I invite you to prove me wrong by posting something that isn't.

I personally think rock is done. I think it's gone everywhere it can go and done everything it can do. That or our culture just doesn't support it any more. Either way, I don't think we're coming back from the precipice.
Old 22nd June 2014
  #78
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Quote:
Originally Posted by jonnyclueless View Post
What scares me is that despite how shallow, superficial, untalented, corporate, and sellout the music of the 80s was, todays commerical music pales in comparison. I am in fear of the next decade. Perhaps it will be banging rocks together and making grunts, then we can start the cycle of music all over again.
I hope you're right about grunting and banging. What I'm afraid of is that we will continue on the trajectory we're on until every classic rock band finally (literally) dies off and the only sounds being made at all will be the likes of Ke$ha or Katie Perry, which will never go away.
Old 22nd June 2014
  #79
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lovekrafty's Avatar
 

Screw the 80,s give me back the 90,s
Some truly great music was made, without the pretentious cheese.

I was in several hardcore NWOBM thrash bands in the 80,s
This was before it was more main steam,got tired
Of being hassled by trendies that listened to Rick Astley etc.

Even the metal scene got screwed up by cockrock bands
Trying to be sunset strip posers with their Tina Turner wigs.

That's my rant.
Old 22nd June 2014
  #80
Gear Maniac
 
Gbar's Avatar
 

If you remember the 1980s clearly, you weren't doing what I was doing
Old 22nd June 2014
  #81
Quote:
Originally Posted by thethrillfactor View Post
Blue1 lets get it right.

Its Kajagoogoo

http://www.kajagoogoo.com/history.shtml

And "Too shy" still sounds good.

I play it every morning on the SSL when i first hit the studio. heh
heh

Missed this the first time around.


I had a soft spot for it, despite myself.
Old 22nd June 2014
  #82
Wrong the '70s were best.
BTW, this thread is 9 years old ... Surely the next wave of nostalgia freaks have come along by now and bemoaning the glory days of the '90s.
Old 22nd June 2014
  #83
Quote:
Originally Posted by lovekrafty View Post
Screw the 80,s give me back the 90,s
Some truly great music was made, without the pretentious cheese.

[...]
Quote:
Originally Posted by Pichi View Post
Wrong the '70s were best.
BTW, this thread is 9 years old ... Surely the next wave of nostalgia freaks have come along by now and bemoaning the glory days of the '90s.
You were 'pre-anticipated' by a little under two hours...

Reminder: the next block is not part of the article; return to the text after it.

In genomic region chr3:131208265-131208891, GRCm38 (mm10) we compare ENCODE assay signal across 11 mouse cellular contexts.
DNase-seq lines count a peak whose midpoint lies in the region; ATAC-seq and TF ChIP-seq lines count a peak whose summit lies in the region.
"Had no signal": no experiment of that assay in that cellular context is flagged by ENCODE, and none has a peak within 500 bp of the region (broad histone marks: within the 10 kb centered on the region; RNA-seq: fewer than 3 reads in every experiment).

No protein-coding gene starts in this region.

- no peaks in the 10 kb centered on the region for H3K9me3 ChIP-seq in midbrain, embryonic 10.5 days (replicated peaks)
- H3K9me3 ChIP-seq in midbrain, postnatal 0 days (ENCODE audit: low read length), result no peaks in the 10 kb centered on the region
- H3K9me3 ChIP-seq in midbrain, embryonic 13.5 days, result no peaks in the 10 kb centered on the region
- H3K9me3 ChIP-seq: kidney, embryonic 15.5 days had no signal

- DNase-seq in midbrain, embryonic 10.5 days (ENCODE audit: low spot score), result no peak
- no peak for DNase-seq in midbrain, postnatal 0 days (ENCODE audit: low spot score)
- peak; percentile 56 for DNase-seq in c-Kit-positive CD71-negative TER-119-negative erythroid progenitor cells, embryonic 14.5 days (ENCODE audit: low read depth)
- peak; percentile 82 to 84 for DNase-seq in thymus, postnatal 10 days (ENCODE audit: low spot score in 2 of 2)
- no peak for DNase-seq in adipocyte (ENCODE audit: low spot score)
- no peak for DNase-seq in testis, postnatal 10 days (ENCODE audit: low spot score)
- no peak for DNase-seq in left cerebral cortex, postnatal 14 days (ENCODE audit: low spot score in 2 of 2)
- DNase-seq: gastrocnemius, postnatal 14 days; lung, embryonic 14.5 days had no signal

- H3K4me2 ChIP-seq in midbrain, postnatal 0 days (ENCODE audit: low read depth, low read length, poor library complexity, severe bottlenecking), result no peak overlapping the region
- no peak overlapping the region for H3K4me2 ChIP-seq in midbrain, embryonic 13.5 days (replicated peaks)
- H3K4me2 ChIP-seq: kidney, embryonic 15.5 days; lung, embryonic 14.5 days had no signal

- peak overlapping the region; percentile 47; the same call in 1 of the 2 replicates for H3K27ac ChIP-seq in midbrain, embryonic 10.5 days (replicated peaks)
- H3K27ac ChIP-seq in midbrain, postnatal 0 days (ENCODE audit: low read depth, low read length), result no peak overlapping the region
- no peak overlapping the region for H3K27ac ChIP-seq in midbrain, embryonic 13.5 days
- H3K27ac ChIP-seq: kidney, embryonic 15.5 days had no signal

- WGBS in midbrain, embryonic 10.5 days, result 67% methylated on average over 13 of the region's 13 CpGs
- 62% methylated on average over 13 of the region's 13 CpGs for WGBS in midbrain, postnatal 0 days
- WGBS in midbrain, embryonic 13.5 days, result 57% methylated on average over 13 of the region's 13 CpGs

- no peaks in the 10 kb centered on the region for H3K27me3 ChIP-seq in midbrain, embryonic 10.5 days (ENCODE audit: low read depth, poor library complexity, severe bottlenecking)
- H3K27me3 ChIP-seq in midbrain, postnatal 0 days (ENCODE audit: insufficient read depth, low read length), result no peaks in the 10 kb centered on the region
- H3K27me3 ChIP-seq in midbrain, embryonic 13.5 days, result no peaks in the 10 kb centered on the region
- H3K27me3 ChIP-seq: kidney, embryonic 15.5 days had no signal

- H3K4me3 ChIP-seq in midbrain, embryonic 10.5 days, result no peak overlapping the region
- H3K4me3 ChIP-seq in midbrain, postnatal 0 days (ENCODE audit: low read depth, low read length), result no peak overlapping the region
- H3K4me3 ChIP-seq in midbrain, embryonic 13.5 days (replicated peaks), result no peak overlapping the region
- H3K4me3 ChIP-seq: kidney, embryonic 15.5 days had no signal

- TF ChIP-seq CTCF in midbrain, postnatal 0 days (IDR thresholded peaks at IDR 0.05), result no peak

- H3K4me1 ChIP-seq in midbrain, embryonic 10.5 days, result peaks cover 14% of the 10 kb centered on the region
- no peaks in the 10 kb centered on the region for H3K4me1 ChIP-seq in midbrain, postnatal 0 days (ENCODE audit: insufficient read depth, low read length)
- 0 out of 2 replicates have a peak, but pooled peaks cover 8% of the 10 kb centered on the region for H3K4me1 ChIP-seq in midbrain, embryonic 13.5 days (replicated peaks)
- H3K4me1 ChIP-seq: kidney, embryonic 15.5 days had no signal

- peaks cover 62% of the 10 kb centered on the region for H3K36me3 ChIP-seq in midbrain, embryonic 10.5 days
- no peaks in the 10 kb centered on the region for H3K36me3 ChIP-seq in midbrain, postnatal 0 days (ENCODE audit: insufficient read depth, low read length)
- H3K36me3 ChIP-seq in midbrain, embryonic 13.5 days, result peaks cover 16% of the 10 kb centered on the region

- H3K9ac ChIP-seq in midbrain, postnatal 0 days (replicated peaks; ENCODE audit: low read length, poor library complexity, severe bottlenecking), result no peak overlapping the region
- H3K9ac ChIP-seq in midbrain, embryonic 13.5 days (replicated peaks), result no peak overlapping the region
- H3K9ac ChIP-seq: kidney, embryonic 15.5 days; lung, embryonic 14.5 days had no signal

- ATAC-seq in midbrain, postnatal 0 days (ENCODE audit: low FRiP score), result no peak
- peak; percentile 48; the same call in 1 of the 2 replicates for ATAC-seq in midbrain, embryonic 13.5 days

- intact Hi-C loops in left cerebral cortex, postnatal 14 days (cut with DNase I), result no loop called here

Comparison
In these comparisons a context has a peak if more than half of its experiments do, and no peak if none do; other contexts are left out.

Old 23rd June 2014
  #84
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cavern's Avatar
 

Duran Duran,they had it all.The hair,the cloth,the 80's vocal whine.
I miss my Crumar synth and my SH-101.
Ahhh the days when vintage drums were cheap.
Old 23rd June 2014
  #85
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cavern's Avatar
 

Quote:
Originally Posted by Gbar View Post
If you remember the 1980s clearly, you weren't doing what I was doing
I remember doing that.
Old 23rd June 2014
  #86
Lives for gear
Quote:
Originally Posted by drpeacock View Post
I personally think rock is done. I think it's gone everywhere it can go and done everything it can do. That or our culture just doesn't support it any more. Either way, I don't think we're coming back from the precipice.
Nah,
It's just that Rock has evolved into something that maybe doesn't fit into your idea of what it should be. There are plenty of bands that still claim to be "Rock" and have "Rock" influences. Rock seems to change/evolve every decade. 50's, 60's, 70's, 80's, 90's, 2k's, all have there own flavor of Rock music.
Old 23rd June 2014
  #87
Fun thread!
To my ears, audio engineering hit it's peak in the late 70's(DSOTM etc)...while audio production hit a peak in the early 80's, based purely on the balance of old school analog & new digital technology with gobs of experimentation with writing, arranging & mixing.

By the mid 80's however, things were getting pretty homogenized really quick. The grunge movement was necessary, and there was actually a lot of production carried over from the previous decade that gave a nice sense of depth to these "bare bones" groups. If it's been years since you've heard Nevermind or Ten, and especially if you've never given them a close inspection, they bear testament to this.

As grunge settled down, the 90's progressed very nicely until the 2000s when things got homogenized again...this time for good in the pop scene. Fortunately, with the changes in the industry and culture due to technology, there is lots of great material(even in rock) being produced; just not to Power Windows or Seven and the Ragged Tiger level.